Taiwanese tech giant Foxconn, best known for assembling Apple’s iPhones, said Tuesday it hopes to build a car for Tesla.
Taiwanese tech giant Foxconn, best known for assembling Apple’s iPhones, said Tuesday it hopes to one day build cars for Tesla as it ramps up electric vehicle (EV) manufacturing as a strategy to diversify its business.
At the company’s annual Tech Day, Chairman Liu Young-way said he wants to replicate the level of success in consumer device assembly as Foxconn, the world’s largest contract electronics manufacturer, expands into building EVs for car brands.
“According to historical records for the PC and mobile phone markets … we have around 40-45% of the total market share. So from an ambitious perspective, hopefully we are the Information and Communication Technology (ICT) industry, but by 2025 it will be around 5%. We’ll start small,” he said.
“I hope one day we can build a Tesla car for Tesla.”
Tesla, which did not immediately respond to requests for comment, is producing all electric vehicles in-house and is rapidly expanding its production capacity.
Tesla CEO Elon Musk upset many in Taiwan this month by suggesting that tensions between China and Taiwan could be resolved by transferring some control over Taiwan to Beijing this month.
Liu said Foxconn isn’t in the business of selling its own EV brand, but rather that customers want to sell “many” EVs that will be manufactured in Taiwan, Thailand and the United States. Foxconn is negotiating with partners in Indonesia and India, Liu added.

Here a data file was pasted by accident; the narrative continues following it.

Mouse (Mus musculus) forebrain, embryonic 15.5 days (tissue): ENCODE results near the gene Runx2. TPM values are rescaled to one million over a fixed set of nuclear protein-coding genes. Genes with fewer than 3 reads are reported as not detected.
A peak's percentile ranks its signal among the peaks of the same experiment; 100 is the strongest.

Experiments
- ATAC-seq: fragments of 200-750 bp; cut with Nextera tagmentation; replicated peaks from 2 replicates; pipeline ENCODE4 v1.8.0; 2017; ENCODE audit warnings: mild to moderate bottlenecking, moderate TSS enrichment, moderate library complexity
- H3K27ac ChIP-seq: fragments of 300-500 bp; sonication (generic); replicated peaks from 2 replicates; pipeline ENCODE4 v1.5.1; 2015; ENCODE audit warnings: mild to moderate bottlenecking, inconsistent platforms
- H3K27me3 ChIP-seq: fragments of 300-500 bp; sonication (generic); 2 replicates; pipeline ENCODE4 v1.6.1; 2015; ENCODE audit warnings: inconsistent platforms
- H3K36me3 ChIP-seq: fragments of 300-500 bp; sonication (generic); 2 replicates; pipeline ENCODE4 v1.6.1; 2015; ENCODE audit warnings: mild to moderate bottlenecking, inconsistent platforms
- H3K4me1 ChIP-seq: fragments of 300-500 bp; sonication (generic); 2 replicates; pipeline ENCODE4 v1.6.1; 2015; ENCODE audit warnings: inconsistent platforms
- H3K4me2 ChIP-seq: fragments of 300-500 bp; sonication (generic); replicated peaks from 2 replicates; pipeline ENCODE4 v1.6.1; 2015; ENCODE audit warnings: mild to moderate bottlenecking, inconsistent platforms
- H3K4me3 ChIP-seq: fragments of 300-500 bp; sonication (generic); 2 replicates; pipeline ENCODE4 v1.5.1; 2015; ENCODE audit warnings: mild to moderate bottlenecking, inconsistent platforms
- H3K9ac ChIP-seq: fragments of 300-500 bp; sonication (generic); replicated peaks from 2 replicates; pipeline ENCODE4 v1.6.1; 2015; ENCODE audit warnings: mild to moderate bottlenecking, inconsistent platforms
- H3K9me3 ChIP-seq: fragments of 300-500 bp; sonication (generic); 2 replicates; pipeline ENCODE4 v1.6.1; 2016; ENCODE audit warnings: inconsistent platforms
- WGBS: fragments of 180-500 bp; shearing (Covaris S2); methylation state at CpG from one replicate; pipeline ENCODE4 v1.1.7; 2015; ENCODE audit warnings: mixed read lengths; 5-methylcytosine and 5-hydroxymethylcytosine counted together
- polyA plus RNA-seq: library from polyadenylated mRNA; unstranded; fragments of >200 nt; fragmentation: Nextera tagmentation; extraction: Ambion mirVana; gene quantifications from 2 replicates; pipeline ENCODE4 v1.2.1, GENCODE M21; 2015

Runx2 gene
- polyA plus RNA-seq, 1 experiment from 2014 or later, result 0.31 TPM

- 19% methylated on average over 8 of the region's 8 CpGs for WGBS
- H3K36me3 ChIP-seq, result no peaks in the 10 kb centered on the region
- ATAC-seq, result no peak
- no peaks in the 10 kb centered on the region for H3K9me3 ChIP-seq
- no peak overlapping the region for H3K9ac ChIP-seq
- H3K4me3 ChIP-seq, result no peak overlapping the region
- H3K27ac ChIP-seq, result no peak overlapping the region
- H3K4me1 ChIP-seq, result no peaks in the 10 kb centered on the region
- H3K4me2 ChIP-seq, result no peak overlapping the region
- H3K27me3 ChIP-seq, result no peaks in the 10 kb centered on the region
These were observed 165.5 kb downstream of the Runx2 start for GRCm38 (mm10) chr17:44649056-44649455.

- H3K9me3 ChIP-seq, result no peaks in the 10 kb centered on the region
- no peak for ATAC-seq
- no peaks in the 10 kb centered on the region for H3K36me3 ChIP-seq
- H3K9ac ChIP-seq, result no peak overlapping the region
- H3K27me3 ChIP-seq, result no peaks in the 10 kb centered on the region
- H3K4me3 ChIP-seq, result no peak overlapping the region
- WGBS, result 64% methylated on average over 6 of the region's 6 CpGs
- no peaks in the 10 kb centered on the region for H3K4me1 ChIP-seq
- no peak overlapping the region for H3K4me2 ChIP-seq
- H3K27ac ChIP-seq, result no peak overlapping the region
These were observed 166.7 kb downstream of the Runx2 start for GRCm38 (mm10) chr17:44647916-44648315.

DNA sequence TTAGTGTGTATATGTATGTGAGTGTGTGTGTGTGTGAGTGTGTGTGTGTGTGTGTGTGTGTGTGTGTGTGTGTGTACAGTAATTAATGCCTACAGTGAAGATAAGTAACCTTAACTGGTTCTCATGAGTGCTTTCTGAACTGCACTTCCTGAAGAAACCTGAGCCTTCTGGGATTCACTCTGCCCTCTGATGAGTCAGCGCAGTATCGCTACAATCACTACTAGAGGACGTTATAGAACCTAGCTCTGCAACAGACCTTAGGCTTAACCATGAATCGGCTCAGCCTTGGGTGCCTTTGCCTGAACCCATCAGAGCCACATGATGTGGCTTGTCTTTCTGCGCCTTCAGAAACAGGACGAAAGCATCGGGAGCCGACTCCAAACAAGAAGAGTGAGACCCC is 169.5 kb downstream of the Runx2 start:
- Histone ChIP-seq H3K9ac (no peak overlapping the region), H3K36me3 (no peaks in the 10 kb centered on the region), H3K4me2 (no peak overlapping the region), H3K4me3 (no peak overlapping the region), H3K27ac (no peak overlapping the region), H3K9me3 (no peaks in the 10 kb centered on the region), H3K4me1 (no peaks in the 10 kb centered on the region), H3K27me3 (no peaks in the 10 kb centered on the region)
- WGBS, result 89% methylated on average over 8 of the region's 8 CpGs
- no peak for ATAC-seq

The company has expanded into electric vehicles and semiconductors in recent years, announcing deals with US startup Fisker Inc and Indian conglomerate Vedanta Ltd.
Foxconn is leveraging its “48-year roots in ICT manufacturing” to cut EV design time in half and cut development costs by a third, Liu said.
The Luxgen n7, an EV built by Foxtron, a joint venture between Foxconn and Taiwanese automaker Yulon Motor Co Ltd, took 15,000 pre-orders in just two days, Liu added.
“Despite the European conflict and the global coronavirus problem, Foxconn has maintained our EV strategy,” said Liu.
“Supply chain resilience has always been Foxconn’s DNA. Our global presence in 24 countries gives us a huge advantage in meeting the needs of the EV industry.”
The annual tech showcase takes place on the birthday of the company’s billionaire founder, Terry Gou. Introduced as a special guest, Gou drove on stage in a Model B sporty crossover hatchback, one of two prototypes unveiled this year.
Another prototype revealed was the Model V, an all-terrain pickup. Three prototypes of SUVs, sedans and buses were unveiled last year, and Foxtron’s electric buses are already in service in select cities in Taiwan.
“Our sincere hope is for Taiwan to seize this once-in-a-century EV business opportunity,” said Liu.
Foxconn shares fell 1.4% on Tuesday, beating the benchmark, which rose 1.2%. The stock has fallen 0.5% this year to a market cap of $45.5 billion.